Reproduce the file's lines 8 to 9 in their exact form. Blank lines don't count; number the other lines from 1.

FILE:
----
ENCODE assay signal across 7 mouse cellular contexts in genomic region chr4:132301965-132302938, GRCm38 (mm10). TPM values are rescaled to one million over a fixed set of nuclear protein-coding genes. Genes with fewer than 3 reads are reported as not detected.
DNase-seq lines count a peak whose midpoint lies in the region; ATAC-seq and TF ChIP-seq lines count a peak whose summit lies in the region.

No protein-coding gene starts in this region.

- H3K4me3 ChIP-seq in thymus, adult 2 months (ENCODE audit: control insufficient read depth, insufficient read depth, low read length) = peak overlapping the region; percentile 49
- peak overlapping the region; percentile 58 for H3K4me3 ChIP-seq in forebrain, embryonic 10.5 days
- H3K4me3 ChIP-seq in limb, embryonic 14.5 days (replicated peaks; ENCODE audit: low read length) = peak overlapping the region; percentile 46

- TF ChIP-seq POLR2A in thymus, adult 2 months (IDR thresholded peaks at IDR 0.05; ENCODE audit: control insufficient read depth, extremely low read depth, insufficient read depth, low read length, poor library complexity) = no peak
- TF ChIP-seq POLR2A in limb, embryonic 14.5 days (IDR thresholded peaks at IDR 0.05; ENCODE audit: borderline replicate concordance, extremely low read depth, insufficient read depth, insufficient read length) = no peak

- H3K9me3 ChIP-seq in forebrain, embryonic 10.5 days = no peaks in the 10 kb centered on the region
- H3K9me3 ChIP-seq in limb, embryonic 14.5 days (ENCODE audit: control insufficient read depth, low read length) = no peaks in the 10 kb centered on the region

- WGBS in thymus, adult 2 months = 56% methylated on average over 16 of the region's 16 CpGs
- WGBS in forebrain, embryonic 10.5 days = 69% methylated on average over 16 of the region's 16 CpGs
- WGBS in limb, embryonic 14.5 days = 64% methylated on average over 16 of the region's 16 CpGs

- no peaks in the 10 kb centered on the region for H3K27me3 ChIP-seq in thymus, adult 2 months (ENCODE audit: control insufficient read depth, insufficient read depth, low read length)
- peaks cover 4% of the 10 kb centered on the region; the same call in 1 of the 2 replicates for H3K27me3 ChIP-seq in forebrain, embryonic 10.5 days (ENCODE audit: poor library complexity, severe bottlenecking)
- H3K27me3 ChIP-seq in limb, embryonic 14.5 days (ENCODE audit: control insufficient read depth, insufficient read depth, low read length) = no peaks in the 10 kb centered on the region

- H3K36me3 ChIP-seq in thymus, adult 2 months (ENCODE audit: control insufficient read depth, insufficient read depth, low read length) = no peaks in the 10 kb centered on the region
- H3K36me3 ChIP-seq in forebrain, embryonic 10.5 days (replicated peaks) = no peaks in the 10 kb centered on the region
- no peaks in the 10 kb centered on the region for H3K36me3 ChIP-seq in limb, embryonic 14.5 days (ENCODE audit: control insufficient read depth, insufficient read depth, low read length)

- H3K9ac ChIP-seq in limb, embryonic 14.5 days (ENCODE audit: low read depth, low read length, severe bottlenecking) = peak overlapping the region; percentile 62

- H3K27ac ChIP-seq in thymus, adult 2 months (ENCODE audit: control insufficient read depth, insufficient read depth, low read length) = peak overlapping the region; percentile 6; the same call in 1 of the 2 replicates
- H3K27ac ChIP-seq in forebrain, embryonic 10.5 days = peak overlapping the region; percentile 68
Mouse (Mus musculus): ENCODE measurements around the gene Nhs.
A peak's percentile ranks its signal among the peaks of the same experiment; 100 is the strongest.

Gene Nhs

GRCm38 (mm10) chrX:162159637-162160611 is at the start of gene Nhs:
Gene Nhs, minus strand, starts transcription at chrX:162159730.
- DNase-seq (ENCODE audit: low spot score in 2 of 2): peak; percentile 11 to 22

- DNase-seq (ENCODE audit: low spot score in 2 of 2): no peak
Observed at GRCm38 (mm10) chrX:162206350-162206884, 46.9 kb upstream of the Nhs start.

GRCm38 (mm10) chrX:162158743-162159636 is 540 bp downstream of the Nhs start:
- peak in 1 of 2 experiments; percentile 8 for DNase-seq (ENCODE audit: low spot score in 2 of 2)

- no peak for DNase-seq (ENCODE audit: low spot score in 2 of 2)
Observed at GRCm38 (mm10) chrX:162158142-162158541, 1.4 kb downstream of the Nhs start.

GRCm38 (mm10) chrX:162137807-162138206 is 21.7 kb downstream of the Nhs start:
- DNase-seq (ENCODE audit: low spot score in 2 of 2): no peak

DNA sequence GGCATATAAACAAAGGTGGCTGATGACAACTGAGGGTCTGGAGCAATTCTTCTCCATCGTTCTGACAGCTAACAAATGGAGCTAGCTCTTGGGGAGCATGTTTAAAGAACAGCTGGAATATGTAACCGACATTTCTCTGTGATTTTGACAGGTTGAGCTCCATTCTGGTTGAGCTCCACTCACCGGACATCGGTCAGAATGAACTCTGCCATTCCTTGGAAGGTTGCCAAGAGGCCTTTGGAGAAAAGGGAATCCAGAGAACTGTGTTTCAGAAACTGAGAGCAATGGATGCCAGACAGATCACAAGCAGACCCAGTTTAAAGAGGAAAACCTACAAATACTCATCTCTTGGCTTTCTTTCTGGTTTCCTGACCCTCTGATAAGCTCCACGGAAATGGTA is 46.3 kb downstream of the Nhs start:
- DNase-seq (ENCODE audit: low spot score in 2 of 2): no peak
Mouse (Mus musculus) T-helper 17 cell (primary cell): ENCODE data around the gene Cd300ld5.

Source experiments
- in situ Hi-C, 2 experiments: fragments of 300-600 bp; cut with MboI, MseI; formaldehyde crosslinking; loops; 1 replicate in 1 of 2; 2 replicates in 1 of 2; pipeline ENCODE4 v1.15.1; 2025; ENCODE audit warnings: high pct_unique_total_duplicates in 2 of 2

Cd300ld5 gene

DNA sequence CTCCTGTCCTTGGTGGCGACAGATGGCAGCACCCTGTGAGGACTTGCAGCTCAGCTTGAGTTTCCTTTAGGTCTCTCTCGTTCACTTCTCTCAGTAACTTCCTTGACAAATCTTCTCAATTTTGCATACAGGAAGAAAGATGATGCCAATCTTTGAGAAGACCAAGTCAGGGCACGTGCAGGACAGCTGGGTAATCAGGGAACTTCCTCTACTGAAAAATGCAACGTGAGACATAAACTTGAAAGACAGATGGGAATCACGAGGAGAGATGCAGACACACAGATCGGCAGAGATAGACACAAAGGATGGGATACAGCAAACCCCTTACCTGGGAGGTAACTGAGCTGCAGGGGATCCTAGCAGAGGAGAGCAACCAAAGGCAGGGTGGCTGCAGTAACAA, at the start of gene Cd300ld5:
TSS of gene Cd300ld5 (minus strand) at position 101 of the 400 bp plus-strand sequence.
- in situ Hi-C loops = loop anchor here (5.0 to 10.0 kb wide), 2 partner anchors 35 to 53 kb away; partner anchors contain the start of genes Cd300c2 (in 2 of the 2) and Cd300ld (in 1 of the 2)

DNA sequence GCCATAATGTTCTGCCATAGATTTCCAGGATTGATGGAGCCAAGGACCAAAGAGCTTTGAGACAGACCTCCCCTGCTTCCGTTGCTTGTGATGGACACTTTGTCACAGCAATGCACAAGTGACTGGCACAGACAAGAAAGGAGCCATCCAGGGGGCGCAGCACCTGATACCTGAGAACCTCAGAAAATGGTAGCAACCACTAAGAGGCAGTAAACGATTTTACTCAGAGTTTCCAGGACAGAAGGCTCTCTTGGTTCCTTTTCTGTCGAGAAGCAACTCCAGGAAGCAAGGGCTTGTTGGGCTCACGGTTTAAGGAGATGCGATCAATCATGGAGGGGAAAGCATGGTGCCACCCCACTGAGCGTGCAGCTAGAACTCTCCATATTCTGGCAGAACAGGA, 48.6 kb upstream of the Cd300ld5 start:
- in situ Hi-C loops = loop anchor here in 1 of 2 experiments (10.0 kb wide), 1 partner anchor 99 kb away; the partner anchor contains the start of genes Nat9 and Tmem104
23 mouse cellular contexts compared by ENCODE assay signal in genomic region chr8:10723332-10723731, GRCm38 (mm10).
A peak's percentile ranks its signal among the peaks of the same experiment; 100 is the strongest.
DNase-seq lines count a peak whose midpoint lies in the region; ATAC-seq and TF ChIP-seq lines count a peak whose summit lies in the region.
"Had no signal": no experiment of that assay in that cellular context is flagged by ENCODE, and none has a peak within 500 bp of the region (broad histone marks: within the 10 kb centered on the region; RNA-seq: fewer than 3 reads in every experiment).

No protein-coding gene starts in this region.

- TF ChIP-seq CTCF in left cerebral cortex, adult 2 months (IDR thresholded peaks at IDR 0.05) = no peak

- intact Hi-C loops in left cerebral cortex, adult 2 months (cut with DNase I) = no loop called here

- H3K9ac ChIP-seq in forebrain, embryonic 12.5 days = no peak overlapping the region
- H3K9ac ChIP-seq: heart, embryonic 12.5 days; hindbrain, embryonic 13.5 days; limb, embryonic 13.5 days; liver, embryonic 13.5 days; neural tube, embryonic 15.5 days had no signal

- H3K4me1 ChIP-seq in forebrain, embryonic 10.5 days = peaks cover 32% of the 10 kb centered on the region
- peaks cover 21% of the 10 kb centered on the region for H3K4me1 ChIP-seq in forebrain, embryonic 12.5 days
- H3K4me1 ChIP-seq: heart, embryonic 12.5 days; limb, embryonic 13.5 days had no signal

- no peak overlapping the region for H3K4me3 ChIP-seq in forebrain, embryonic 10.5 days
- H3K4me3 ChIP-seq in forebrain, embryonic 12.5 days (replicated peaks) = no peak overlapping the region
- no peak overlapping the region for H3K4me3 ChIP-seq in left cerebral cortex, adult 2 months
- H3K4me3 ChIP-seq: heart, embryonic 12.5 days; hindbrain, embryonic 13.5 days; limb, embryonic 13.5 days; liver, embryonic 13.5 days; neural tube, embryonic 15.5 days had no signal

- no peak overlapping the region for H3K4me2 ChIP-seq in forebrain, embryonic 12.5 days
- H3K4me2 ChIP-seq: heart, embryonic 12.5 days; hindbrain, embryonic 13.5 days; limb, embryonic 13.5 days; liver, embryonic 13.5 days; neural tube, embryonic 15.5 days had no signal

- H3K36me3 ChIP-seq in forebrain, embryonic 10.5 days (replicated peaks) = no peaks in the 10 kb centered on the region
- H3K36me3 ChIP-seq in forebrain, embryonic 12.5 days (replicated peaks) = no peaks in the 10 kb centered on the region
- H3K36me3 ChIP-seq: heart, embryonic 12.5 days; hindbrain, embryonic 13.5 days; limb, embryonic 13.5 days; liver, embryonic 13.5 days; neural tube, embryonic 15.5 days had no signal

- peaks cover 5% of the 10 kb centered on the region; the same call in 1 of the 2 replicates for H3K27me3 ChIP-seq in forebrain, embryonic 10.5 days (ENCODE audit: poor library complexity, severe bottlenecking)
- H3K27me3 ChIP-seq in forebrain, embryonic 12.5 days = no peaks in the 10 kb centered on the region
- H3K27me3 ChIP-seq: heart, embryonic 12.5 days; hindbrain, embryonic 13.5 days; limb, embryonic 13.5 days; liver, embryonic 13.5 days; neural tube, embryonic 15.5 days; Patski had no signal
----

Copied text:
- TF ChIP-seq POLR2A in limb, embryonic 14.5 days (IDR thresholded peaks at IDR 0.05; ENCODE audit: borderline replicate concordance, extremely low read depth, insufficient read depth, insufficient read length) = no peak

- H3K9me3 ChIP-seq in forebrain, embryonic 10.5 days = no peaks in the 10 kb centered on the region